As a society, we're still coping with a once-in-a-century trauma—and several of us aren't handling the stress well.
Some travelers are snapping, losing their marbles in the worst way, attacking flight attendants, turning standard mask requests into unnecessary aircraft-grounding Spartacus moments, or merely lashing out with the kind of snide nastiness that doesn't make the news but still demoralizes employees just trying to do their jobs.
Several airlines have sworn off alcohol sales for the summer explicitly to avoid encouraging such violent and antisocial behavior.
Real talk: Don't be a jerk. It's not possible for travel to return to normal yet, so we must be patient and handle our frustrations well.
Although the travel industry has put on its prettiest makeup and a smile, nothing right now is the way it was. Places that never used to require much advance booking—national parks, rental car offices, home rentals, theme parks—are being swamped by an influx of demand and now require careful early planning. That adds a thick layer of unexpected stress to our lives at a moment when our anxious souls crave leisure and relaxation on a cellular level.
Often, pandemic measures cause bottlenecks. Inside theme parks, where temporary social distancing procedures are hampering speed, guests are reporting waits of 30 to 90 minutes just to get lunch. At Walt Disney World in Florida, app-based food reservations and telephoned questions may require waits surpassing an hour (or two).
Elsewhere, the benign neglect of poorly designed organizations has come home to roost.
The acting head of the Transportation Security Administration (TSA) has warned that security screening personnel are in short supply at 131 airports across the United States. Low pay and dismal morale have caused worker retention problems at the TSA for years, and the uncertainty of the pandemic seems to have finally pushed many screeners out.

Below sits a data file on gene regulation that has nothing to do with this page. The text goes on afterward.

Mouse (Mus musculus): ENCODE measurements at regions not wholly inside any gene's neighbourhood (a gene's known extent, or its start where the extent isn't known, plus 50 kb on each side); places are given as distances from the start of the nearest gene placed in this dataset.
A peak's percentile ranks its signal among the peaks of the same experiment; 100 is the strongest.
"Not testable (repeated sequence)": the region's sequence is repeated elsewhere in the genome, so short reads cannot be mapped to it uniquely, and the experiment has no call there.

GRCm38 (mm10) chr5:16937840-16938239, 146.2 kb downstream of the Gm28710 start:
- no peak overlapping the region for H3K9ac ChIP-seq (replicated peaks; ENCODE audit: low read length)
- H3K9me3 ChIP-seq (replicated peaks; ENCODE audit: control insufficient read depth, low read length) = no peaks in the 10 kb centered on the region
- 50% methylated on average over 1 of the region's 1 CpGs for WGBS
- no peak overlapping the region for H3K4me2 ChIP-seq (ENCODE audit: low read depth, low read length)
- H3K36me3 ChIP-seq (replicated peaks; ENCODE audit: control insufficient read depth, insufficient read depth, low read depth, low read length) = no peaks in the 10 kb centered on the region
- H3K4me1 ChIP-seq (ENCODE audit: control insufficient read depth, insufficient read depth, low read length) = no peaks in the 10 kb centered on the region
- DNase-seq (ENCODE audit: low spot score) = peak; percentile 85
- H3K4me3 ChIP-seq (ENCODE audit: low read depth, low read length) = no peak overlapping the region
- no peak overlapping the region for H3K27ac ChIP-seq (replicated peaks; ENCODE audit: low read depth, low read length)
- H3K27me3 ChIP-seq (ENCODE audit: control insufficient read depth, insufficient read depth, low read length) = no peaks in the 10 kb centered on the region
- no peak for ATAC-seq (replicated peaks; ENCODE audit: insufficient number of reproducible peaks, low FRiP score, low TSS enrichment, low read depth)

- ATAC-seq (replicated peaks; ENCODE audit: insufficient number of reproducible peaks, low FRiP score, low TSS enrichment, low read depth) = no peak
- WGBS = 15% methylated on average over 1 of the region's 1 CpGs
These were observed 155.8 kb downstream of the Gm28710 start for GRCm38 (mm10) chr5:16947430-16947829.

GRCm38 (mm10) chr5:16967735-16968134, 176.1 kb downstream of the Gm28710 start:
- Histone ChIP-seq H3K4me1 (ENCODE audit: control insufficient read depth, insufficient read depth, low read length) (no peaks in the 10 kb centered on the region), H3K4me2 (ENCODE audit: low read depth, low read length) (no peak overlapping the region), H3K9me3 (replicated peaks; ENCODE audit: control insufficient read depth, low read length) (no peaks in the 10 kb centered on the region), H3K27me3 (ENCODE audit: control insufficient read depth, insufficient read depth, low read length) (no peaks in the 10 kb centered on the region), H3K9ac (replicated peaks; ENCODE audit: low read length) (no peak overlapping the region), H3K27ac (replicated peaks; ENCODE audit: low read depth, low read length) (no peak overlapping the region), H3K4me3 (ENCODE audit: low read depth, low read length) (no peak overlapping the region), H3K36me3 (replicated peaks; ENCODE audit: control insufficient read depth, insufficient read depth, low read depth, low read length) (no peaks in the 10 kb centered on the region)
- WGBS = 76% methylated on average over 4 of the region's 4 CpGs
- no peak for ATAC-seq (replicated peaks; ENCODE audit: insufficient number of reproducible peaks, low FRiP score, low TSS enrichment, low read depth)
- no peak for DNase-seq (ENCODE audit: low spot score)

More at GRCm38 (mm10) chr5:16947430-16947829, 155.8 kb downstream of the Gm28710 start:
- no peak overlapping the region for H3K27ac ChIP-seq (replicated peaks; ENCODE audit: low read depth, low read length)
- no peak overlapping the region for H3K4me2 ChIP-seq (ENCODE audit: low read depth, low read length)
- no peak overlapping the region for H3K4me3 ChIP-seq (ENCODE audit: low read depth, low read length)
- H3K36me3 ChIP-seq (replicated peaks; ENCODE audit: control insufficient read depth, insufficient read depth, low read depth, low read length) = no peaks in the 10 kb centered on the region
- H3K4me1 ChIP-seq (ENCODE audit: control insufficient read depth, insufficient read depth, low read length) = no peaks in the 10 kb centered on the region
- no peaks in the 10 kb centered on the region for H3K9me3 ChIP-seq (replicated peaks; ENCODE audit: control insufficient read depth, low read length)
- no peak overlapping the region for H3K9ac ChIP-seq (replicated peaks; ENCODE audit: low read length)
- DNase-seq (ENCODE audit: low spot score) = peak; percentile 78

The TSA workforce isn't projected to return to normal levels until September at the earliest. Meanwhile, airports are warning passengers to arrive two to three hours early for flights.
As for the airlines, wait times for their call centers can be as long as three hours and beyond.
USA Today reported wait times as long as eight and a half hours from Delta Air Lines. A central problem, according to the newspaper, is that many companies laid off or granted early retirement to workers during the depths of the pandemic, and now customer service departments are straining to train new experts.
National parks, tourist towns like Key West and Myrtle Beach, and seasonal destinations have all traditionally relied on an influx of international workers—a labor source that isn't available this year.
Other workers are eager to return but are still unable to sort out essential needs such as child care. The daycare industry crashed during the pandemic, many schools remain closed, and advocates are calling for a national, government-led effort to ensure kids have somewhere to go so their parents can return to work.
Still other former service workers are using this moment to transform their vocational lives. Low-wage hourly employees in the hospitality industry were dumped at the first sign of trouble when the pandemic began, and now, understandably, those workers are unwilling to return to jobs that offer such weak benefits and protections.
American workers in the travel industry have complained of mistreatment and unfair wages for decades. For many, being thrown off the payroll by Covid-19 proved to be a breaking point. Now employees are seeking higher wages and more job security outside of hospitality.
For the first time in years, business owners in the travel and service sectors find themselves in the position of having to improve conditions for workers in order to compete. On an industry panel this week, David Kong, the CEO of BWH Hotel Group, told his audience that in an effort to remain competitive in the job market, "wages have already gone up tremendously, and I expect that to continue."
Kong certainly has an incentive and the means—he also announced his properties were setting all-time records for revenue per room.
It all adds up to good news for worker quality of life (and, consequently, better service) in the long run, but, in the meantime, this summer will be a trying one for travelers.
If you plan to go anywhere during this early phase of the recovery, adjust your expectations to match the reality of 2021, not the bygone days of 2019. Society is undergoing a transformation.
Plan way ahead. Arrive super early. Expect some long waits while the economy learns how to accommodate everyone. Keep in mind that all of us—on both sides of the service counter—wish things were easier, but we have to get through this moment first.
Most of all, be kind. Remember that we've all been through hell. We're not just traveling to our favorite destinations again—we're on our way to a better system. And that takes thoughtfulness and patience.